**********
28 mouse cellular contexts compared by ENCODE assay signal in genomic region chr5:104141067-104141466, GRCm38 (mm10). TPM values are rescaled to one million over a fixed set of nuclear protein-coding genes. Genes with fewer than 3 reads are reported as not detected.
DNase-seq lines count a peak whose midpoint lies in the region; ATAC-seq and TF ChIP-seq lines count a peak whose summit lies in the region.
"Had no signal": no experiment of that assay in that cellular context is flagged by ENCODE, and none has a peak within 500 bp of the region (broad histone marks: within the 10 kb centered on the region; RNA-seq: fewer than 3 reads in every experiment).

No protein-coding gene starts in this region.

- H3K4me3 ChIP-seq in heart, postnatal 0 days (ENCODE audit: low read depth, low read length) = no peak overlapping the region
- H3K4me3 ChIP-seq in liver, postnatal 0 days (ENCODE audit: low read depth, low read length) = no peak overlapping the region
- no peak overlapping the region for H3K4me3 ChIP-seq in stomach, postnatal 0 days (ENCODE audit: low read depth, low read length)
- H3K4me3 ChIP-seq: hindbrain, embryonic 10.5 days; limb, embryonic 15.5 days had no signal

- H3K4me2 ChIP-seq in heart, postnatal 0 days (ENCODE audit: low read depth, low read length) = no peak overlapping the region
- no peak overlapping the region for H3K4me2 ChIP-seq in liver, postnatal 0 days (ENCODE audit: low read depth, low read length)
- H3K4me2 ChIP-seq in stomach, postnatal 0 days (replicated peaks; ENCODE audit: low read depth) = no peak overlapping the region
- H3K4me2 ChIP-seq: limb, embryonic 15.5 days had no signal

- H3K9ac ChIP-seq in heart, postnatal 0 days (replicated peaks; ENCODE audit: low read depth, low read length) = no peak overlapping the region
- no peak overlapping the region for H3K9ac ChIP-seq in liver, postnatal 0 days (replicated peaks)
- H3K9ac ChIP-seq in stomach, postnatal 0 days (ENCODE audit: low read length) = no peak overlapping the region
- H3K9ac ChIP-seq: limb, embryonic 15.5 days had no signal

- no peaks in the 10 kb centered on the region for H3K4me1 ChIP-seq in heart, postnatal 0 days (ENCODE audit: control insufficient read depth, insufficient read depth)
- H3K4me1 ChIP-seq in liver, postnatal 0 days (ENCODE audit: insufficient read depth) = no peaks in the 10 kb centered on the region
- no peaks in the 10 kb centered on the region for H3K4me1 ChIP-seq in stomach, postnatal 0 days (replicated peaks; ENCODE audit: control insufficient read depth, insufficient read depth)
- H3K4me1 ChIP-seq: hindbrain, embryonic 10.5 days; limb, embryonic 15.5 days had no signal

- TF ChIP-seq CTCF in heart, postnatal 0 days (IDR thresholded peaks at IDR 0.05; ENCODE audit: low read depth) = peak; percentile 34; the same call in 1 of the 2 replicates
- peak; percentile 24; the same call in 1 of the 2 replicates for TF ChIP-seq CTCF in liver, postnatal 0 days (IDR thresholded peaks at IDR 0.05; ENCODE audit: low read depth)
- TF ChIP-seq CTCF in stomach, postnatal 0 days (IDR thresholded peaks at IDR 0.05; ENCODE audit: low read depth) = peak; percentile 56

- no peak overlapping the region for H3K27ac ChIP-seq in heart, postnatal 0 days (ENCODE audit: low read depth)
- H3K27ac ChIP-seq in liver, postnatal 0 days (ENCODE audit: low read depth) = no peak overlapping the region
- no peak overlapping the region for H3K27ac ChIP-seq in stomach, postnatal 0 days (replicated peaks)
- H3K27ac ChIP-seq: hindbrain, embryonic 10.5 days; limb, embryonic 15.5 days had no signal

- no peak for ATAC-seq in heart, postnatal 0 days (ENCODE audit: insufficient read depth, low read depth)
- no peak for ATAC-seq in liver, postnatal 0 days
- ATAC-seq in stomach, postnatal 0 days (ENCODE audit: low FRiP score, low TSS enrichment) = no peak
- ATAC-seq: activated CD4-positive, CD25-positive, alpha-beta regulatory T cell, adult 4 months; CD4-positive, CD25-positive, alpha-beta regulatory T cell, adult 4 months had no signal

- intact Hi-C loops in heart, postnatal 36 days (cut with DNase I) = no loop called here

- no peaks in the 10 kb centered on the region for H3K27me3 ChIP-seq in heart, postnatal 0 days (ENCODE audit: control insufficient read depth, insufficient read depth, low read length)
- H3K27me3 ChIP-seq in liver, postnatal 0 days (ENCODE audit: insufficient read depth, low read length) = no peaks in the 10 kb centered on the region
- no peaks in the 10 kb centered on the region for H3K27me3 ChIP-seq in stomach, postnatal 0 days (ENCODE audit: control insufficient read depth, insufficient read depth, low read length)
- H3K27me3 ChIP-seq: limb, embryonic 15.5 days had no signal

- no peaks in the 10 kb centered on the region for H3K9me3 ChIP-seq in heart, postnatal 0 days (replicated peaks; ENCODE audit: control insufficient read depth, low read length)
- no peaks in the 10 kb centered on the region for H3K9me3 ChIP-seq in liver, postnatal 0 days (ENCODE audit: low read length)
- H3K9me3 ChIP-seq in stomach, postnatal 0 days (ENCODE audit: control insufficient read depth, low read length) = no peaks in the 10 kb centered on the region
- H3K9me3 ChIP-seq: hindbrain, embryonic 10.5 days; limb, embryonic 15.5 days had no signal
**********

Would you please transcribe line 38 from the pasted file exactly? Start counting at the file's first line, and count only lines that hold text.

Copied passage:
- no peaks in the 10 kb centered on the region for H3K9me3 ChIP-seq in liver, postnatal 0 days (ENCODE audit: low read length)